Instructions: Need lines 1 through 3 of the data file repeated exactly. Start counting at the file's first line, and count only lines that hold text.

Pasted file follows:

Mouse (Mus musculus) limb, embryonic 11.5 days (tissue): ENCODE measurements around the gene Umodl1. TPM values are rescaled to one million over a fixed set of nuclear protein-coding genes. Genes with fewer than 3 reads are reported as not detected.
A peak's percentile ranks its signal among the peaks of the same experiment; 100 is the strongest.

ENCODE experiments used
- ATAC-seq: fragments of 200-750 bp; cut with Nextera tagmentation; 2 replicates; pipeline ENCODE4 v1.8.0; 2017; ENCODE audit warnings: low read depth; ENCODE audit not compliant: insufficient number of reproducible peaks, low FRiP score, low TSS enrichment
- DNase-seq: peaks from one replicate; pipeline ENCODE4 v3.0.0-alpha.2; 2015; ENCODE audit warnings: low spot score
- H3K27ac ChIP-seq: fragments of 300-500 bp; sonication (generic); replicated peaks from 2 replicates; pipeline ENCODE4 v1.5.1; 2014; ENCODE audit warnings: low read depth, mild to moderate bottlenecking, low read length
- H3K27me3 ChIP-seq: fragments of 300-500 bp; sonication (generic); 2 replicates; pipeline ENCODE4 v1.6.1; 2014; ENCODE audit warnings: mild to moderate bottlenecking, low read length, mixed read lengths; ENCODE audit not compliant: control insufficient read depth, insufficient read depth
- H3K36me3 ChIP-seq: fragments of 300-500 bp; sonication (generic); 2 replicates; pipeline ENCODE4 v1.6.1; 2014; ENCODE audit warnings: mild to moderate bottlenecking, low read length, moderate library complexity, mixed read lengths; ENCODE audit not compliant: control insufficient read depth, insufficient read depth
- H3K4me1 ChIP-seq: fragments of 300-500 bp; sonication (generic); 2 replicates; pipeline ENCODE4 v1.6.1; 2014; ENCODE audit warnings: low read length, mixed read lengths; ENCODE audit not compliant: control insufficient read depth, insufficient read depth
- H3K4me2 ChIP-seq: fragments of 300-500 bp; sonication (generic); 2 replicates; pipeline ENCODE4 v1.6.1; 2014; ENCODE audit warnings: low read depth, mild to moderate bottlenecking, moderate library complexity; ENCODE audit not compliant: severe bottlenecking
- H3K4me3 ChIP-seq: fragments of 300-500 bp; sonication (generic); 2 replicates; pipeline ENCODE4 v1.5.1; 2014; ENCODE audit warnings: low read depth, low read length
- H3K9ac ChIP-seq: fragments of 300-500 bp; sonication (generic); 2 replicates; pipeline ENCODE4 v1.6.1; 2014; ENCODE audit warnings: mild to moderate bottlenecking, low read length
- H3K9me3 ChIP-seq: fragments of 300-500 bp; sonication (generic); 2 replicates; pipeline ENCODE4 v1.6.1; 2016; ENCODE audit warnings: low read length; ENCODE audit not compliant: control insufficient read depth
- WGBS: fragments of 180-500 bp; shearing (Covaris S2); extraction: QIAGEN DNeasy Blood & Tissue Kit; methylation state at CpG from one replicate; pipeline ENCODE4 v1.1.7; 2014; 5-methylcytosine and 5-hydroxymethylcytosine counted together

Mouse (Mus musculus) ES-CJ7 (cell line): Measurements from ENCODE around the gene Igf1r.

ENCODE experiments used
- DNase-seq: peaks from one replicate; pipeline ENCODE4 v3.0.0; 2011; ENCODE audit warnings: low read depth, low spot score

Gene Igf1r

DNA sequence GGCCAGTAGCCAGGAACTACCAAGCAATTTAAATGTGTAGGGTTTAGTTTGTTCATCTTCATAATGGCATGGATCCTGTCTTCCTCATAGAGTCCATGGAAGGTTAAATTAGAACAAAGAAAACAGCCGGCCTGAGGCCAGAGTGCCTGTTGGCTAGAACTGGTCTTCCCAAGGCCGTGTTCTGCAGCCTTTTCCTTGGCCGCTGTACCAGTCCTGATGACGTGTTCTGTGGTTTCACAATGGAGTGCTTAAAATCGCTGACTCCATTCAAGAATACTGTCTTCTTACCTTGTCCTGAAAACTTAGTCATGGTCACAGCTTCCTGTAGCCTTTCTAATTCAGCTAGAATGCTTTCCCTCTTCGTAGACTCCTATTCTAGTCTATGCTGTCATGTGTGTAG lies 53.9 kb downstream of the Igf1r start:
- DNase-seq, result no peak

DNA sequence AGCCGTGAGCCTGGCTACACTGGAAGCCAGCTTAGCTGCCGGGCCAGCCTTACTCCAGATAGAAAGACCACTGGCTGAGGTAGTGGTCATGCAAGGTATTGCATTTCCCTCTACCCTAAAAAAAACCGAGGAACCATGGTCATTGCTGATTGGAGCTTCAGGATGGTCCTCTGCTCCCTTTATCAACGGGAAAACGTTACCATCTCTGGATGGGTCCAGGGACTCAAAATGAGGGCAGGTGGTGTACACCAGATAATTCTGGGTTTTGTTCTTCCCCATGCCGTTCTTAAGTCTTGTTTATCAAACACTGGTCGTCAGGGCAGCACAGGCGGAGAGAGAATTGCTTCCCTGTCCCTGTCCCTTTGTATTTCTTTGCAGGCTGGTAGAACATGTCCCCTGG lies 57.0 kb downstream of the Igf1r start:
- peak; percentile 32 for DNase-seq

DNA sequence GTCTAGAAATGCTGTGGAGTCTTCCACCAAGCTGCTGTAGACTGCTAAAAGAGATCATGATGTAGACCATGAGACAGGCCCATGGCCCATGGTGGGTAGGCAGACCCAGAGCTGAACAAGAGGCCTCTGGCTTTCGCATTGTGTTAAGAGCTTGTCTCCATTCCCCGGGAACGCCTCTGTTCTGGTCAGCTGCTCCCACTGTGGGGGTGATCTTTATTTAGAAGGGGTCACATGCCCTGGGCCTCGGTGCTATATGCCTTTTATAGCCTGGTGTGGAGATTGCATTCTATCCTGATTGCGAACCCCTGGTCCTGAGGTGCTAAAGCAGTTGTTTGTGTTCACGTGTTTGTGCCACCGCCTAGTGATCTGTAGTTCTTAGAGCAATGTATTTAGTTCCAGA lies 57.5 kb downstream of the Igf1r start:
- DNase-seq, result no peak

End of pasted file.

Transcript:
Mouse (Mus musculus) limb, embryonic 11.5 days (tissue): ENCODE measurements around the gene Umodl1. TPM values are rescaled to one million over a fixed set of nuclear protein-coding genes. Genes with fewer than 3 reads are reported as not detected.
A peak's percentile ranks its signal among the peaks of the same experiment; 100 is the strongest.

ENCODE experiments used